WHY COLLEGE? To follow up on Matt's points below, it's worth noticing that the obsessive focus on college education bespeaks a certain cowardice and calculation in Democratic circles. College is a cost that primarily affects the middle class and the well-to-do but, particularly in the private context, is hefty enough that it can be burdensome for both. Talk of making it more affordable, while ostensibly aimed at subsidizing the poor, is really a poll-tested way to speak to the politically potent middle- and upper-income quintiles -- it's a way for the Democratic Party to speak up the income ladder, where the votes are.

The whole thing is a basically coded appeal, framed in terms of economic uplift so all can feel progressive while supporting something for themselves. If we spent one tenth the energy working on high school graduation rates, we'd have both a more powerful impact on the truly disadvantaged and a more significant impact on college attendance. The problem is, the middle class and the upper class aren't worried about their kids graduating from high school, and so talk of those problems doesn't resonate with large swaths of the electorate. And that all points to the underlying dynamic here and elsewhere in Democratic rhetoric: Progressives now try to address poverty in the context of the middle class -- they seek out economic issues which could aid the poor but have plenty of relevance up the income ladder. In doing, they ignore the most destructive and entrenched pathologies and problems, as those tend to be rather rare among higher income earners, and for that reason much more damaging to those caught in their grip. The ultimate problem here is that the poor rarely votes, while the middle class does, and it's damn hard for politicians to figure out how to focus the electorate on things that aren't their problem.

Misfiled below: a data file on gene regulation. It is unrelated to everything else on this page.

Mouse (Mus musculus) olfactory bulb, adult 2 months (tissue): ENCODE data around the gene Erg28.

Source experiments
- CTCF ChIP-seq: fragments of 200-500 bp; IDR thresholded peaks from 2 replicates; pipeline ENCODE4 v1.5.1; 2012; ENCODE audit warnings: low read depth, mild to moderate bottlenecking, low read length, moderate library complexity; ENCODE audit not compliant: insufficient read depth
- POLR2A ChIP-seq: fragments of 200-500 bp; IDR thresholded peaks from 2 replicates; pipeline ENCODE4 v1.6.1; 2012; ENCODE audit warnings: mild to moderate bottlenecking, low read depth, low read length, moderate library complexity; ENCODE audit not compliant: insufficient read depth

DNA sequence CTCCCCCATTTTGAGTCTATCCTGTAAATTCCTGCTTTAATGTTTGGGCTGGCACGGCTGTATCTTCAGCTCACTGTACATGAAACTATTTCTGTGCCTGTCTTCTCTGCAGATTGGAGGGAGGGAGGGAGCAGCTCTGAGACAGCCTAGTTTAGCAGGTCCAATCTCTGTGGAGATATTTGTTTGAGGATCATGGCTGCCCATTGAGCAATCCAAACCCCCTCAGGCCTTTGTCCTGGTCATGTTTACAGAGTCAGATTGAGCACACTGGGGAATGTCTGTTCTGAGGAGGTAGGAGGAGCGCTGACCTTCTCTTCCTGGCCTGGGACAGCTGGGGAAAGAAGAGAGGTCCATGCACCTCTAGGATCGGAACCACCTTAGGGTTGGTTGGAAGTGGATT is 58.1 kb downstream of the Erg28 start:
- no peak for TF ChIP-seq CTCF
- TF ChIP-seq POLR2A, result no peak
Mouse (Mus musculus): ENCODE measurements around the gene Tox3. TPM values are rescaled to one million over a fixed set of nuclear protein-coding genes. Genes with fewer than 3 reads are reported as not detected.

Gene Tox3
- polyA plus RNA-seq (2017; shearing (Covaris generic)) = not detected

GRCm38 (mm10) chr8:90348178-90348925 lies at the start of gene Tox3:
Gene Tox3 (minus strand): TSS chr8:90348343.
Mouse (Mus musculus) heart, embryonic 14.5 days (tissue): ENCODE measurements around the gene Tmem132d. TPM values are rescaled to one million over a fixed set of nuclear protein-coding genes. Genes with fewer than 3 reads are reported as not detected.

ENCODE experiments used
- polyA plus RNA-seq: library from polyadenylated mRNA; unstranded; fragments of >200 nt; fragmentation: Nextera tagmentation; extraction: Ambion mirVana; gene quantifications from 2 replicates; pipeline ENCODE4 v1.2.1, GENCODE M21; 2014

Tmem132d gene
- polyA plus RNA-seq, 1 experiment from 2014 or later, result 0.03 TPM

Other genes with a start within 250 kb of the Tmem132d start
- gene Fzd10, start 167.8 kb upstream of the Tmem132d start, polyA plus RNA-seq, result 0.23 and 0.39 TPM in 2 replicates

--Ezra Klein